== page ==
By Rich Coleman
On Feb. 8, Prime Minister Justin Trudeau followed up on another federal election campaign promise.
He announced Canada will be pulling its six CF-18 fighter jets out of the coalition airstrikes in Iraq and Syria by Feb. 22.
It caused a great commotion within the Conservative Opposition ranks, with Kamloops-Thompson-Cariboo MP Cathy McLeod stating Canada’s withdrawal from the airstrikes in the war against the Islamic State of Iraq and the Levant (ISIL) has no rationale to it.
Noting Trudeau made the promise while he was leader of Canada’s third party, McLeod said he hasn’t given a good explanation for moving forward with that promise as Prime Minister.
However, the promise to pull the CF-18s was one of the main planks of Trudeau’s election campaign last fall.
Meanwhile, interim Conservative Party leader Rona Ambrose called Canada’s withdrawal from the bombing mission against ISIL a “shameful step backwards.”
She noted maintaining the CF-18s with the coalition airstrikes would be a symbol that Canada is involved in the war against terrorism.
Polls have indicated young Canadians don’t like the pullout either.
However, Trudeau is moving forward with his new strategy, which is a significant shift in foreign policy for Canada.
The people being terrorized by ISIL don’t need vengeance, he said, adding they need Canada’s help.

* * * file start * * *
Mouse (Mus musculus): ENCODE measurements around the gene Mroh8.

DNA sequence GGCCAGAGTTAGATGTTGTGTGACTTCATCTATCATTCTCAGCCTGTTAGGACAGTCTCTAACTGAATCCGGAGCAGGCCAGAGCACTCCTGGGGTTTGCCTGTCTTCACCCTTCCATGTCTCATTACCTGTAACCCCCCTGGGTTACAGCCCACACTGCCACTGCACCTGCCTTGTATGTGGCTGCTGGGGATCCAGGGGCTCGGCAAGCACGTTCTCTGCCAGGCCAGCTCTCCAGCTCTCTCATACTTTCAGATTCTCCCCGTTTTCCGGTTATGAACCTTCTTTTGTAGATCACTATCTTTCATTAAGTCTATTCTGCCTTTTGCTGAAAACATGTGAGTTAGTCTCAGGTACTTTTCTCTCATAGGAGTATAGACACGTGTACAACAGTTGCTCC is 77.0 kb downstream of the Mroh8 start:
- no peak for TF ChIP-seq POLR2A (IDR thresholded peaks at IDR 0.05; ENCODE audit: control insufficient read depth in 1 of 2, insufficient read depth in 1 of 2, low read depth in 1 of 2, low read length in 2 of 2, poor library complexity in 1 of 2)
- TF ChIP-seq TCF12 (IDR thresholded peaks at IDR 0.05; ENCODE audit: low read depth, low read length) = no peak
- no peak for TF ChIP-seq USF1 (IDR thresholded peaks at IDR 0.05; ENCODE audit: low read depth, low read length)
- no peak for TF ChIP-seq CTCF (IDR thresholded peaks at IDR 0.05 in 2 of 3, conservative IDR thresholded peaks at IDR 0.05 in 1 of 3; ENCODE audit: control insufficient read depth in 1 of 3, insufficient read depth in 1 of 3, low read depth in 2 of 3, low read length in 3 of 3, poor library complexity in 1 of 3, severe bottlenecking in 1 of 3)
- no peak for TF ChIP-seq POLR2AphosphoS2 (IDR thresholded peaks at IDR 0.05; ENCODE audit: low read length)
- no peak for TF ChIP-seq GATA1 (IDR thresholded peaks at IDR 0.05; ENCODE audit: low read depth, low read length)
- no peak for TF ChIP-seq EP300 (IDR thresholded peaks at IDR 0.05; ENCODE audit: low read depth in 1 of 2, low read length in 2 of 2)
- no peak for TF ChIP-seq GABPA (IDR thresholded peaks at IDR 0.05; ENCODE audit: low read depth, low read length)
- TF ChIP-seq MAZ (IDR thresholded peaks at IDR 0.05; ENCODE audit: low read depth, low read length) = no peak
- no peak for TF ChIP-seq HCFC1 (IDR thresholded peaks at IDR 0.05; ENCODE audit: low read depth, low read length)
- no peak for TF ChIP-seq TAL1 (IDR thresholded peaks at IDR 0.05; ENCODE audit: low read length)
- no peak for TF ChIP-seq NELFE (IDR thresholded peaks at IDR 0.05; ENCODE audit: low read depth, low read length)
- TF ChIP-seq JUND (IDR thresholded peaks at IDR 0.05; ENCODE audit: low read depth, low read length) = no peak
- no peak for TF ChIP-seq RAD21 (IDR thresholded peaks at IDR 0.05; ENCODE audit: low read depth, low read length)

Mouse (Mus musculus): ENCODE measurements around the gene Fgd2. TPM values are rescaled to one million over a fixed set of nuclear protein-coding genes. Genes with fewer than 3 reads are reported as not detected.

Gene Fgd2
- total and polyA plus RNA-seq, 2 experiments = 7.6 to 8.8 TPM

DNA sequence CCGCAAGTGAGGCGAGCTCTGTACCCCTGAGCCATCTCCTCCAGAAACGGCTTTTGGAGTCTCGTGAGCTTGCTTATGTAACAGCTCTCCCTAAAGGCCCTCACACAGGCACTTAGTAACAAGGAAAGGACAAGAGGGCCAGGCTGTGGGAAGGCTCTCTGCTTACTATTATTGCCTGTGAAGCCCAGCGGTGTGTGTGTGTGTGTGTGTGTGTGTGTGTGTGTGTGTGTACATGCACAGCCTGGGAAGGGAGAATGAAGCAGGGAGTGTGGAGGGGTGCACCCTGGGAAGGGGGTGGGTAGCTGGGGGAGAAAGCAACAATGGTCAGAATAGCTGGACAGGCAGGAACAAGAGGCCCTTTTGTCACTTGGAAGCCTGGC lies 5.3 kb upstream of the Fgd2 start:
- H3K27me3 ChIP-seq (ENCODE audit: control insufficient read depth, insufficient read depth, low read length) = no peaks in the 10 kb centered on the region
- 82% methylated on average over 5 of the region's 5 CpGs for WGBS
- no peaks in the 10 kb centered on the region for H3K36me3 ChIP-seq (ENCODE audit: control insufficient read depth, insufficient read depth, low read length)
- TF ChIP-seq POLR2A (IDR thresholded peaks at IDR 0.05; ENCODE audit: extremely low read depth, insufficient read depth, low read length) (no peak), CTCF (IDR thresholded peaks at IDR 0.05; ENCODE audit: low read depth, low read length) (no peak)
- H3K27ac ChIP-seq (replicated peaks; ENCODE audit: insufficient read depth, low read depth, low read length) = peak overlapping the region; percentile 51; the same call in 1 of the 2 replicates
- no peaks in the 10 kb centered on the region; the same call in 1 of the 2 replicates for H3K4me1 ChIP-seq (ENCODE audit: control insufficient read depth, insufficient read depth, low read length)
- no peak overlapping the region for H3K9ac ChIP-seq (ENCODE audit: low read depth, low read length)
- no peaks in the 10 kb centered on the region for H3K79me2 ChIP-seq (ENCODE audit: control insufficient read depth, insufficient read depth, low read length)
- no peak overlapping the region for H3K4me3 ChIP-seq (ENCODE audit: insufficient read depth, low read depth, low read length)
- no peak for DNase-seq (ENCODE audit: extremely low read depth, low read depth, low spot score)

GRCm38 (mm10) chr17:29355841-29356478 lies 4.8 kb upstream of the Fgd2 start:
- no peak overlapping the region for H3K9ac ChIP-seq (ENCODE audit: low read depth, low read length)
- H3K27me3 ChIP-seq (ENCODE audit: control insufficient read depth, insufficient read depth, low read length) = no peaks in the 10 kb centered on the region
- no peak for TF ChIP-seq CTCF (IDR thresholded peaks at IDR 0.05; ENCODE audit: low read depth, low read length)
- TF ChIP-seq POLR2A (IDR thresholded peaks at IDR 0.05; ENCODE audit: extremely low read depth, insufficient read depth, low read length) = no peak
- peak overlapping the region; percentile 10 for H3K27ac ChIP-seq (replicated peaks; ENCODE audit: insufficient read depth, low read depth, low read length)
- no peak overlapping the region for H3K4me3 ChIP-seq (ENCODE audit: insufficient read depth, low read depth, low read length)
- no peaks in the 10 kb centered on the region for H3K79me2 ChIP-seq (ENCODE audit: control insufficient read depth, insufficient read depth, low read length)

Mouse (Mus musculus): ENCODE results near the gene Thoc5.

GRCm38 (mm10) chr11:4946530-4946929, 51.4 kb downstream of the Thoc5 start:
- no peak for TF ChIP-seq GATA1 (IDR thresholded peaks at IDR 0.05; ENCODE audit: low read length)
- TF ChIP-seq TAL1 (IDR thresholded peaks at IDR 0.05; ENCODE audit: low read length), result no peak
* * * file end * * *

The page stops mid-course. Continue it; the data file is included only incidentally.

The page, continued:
So, the Prime Minister is not abandoning the war on terrorism; however, he is changing Canada’s role in the fight against ISIL.
Now, Canada will increase the number of trainers of the Iraqi security force from 69 to 200; it will add 230 more troops to the 600 personnel already serving on the ground; and provide significant humanitarian aid to people fleeing war-torn Iraq and Syria.
Canada’s commitment will also include maintaining aircrew and support personnel for one CC-150 Polaris aerial refuelling aircraft and up to two CP-140 Aurora aerial surveillance aircraft.
Canada will also send troops to mark targets for the coalition partners.
Altogether, Trudeau is committing an expenditure of $1.6 billion over three years.
In a written statement, Ambrose said increasing the number of special forces in a training capacity and the additional humanitarian assistance “are only designed to distract Canadians from the withdrawal of our CF-18s.”
However, coalition partners are stating they don’t need Canada’s jets, but they welcome the training, surveillance and humanitarian efforts in Iraq and Syria.
Trudeau said the Liberal government will debate the new policy and put it to vote in Parliament when the House of Commons resumes on Feb. 16.
It will be interesting to see how that goes.
Meanwhile, it is refreshing to have a government follow through on election promises.